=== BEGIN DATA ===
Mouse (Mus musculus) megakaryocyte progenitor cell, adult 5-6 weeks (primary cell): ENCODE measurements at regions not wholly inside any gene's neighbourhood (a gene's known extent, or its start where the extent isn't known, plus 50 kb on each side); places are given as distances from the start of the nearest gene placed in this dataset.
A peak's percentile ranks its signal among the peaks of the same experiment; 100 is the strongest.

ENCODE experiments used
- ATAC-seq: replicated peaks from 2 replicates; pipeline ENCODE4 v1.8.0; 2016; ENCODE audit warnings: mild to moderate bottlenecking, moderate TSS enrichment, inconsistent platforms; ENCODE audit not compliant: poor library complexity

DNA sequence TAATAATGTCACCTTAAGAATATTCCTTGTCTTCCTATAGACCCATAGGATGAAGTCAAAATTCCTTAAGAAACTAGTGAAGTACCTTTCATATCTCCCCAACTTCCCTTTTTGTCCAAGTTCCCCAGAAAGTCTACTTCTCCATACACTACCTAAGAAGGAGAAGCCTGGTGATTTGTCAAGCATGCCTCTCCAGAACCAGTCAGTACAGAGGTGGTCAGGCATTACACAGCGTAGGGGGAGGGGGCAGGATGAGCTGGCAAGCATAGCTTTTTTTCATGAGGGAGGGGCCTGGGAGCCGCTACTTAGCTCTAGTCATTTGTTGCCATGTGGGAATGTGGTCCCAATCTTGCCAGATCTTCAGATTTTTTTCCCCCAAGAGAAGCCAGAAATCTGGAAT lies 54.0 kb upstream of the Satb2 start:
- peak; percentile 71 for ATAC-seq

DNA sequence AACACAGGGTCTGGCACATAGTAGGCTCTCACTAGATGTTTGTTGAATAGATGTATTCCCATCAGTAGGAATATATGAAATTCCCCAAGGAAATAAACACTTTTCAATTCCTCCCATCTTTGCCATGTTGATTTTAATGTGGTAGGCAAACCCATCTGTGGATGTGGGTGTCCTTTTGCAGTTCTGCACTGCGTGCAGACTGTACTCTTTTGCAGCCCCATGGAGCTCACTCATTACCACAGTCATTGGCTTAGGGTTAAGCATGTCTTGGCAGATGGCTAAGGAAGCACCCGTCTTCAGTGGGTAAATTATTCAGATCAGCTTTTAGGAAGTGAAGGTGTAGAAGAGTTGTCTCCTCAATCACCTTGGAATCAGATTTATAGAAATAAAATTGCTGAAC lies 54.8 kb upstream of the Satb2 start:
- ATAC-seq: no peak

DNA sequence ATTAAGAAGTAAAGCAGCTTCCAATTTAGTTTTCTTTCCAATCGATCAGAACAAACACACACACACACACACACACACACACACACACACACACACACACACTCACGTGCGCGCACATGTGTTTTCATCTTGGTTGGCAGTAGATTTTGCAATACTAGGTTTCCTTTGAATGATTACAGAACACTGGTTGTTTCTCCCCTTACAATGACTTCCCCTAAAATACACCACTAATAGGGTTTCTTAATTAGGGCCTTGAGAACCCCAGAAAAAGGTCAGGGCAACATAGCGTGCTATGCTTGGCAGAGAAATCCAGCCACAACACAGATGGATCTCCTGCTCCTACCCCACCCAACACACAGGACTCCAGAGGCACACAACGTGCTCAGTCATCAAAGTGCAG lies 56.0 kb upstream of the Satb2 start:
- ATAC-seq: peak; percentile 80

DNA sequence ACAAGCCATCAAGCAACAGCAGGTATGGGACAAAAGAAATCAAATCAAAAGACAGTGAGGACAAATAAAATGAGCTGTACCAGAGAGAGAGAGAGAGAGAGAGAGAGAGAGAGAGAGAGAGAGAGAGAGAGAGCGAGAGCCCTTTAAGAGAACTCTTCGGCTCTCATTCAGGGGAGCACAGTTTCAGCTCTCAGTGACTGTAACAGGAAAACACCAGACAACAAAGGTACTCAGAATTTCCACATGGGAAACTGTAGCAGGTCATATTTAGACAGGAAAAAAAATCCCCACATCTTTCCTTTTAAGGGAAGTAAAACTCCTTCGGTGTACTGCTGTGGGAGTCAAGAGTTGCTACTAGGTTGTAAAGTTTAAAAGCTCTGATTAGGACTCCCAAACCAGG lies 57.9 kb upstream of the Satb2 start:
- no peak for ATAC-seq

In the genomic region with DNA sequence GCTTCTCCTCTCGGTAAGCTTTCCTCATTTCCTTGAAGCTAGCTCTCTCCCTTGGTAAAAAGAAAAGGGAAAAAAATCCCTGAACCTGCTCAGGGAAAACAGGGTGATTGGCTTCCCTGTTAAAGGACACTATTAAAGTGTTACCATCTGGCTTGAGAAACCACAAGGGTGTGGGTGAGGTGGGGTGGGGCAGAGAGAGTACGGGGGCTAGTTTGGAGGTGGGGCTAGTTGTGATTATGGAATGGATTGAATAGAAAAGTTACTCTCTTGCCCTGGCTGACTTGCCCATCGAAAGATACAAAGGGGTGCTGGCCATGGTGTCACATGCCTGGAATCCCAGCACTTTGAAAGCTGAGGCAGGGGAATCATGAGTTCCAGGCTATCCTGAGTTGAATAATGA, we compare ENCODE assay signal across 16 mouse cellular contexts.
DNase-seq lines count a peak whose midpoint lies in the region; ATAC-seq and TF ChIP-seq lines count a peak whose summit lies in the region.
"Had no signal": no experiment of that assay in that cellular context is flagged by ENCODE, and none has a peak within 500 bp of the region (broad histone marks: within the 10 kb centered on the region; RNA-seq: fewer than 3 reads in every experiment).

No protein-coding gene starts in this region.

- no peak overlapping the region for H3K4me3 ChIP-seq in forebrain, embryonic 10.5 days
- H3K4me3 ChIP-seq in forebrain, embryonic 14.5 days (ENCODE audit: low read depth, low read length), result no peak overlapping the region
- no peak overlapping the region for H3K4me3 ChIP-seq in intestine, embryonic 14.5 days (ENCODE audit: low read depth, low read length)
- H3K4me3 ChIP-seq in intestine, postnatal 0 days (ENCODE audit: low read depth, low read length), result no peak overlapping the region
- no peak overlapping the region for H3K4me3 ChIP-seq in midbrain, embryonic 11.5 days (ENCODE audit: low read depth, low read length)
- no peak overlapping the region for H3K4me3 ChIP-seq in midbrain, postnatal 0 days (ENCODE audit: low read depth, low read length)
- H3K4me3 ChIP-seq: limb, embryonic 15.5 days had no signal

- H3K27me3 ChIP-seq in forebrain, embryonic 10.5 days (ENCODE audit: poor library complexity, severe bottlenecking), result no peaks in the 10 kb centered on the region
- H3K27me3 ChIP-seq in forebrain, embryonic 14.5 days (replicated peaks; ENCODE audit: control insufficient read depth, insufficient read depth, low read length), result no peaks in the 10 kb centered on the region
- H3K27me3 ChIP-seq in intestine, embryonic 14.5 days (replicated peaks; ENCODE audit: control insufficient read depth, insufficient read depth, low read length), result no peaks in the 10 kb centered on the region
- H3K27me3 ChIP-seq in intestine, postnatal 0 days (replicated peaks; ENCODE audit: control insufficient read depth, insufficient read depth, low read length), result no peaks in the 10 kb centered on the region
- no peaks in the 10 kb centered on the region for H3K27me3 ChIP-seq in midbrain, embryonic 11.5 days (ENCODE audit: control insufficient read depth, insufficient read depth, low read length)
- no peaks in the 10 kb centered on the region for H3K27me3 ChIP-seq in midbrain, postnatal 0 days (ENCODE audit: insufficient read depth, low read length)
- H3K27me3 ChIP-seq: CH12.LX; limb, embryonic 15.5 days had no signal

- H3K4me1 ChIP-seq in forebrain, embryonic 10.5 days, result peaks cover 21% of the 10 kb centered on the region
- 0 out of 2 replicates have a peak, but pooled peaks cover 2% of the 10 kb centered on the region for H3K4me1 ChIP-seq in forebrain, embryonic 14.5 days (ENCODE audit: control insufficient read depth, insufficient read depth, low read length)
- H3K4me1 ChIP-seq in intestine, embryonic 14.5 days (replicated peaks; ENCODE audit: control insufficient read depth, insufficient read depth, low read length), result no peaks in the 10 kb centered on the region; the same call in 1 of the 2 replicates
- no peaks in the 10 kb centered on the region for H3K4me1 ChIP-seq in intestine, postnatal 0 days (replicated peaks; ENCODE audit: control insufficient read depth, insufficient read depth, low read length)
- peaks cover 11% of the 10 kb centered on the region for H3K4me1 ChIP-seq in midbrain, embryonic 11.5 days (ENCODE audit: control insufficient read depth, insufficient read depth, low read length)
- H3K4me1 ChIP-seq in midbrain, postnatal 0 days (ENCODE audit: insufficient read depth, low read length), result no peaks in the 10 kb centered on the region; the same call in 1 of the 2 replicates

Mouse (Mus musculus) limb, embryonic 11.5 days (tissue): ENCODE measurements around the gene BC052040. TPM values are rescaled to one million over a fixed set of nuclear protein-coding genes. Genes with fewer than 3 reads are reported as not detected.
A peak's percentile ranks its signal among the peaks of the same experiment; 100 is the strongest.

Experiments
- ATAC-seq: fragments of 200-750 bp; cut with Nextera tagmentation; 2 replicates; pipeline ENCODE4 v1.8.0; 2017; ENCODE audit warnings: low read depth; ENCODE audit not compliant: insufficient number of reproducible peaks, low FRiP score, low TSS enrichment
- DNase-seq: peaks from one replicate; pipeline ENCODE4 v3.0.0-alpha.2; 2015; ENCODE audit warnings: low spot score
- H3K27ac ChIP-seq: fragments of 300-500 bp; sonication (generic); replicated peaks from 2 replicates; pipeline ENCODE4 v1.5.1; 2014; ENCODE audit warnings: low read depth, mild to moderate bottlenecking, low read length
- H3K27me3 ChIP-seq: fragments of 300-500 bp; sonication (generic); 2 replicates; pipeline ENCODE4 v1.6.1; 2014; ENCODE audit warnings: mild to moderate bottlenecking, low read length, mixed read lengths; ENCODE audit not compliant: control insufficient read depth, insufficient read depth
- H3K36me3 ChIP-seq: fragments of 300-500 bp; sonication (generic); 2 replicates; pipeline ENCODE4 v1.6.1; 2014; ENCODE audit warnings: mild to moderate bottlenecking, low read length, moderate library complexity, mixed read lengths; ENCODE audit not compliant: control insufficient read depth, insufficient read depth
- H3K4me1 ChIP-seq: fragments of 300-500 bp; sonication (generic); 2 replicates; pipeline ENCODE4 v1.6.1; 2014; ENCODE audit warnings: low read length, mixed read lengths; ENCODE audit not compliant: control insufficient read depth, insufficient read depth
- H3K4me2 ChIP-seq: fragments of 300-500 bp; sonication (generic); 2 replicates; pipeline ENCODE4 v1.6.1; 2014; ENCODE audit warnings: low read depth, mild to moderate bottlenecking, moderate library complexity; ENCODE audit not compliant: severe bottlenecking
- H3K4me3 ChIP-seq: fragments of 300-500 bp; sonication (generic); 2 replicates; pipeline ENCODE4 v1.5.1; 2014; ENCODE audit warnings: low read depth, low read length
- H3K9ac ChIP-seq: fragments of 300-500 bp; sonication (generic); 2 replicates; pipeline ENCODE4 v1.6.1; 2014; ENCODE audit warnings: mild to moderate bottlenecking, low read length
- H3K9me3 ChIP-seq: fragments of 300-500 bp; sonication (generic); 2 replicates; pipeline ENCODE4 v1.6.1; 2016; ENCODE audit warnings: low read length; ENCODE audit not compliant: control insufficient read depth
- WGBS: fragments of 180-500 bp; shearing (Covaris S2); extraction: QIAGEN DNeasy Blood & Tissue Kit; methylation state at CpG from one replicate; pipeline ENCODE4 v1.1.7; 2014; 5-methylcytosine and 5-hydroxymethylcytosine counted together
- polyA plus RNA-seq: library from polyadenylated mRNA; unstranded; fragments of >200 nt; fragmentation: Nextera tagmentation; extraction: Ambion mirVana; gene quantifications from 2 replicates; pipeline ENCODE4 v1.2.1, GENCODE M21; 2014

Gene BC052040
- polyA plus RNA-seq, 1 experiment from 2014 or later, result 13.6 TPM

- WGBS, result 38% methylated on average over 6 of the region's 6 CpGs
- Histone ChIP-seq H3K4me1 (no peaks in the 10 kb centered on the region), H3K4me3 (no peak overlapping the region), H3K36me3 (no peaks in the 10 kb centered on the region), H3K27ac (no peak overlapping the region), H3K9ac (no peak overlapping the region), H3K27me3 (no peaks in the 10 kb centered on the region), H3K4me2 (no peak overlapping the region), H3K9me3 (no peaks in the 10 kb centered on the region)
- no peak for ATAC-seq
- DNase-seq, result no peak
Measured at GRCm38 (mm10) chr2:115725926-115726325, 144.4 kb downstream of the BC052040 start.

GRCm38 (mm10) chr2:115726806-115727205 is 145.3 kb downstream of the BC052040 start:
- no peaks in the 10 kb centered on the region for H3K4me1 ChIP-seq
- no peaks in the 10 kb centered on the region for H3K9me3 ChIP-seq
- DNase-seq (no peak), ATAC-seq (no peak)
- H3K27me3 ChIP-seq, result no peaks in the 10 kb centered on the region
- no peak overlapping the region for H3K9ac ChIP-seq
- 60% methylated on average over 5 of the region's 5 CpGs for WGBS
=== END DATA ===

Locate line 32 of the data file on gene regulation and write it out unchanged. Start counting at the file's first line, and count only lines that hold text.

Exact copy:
- 0 out of 2 replicates have a peak, but pooled peaks cover 2% of the 10 kb centered on the region for H3K4me1 ChIP-seq in forebrain, embryonic 14.5 days (ENCODE audit: control insufficient read depth, insufficient read depth, low read length)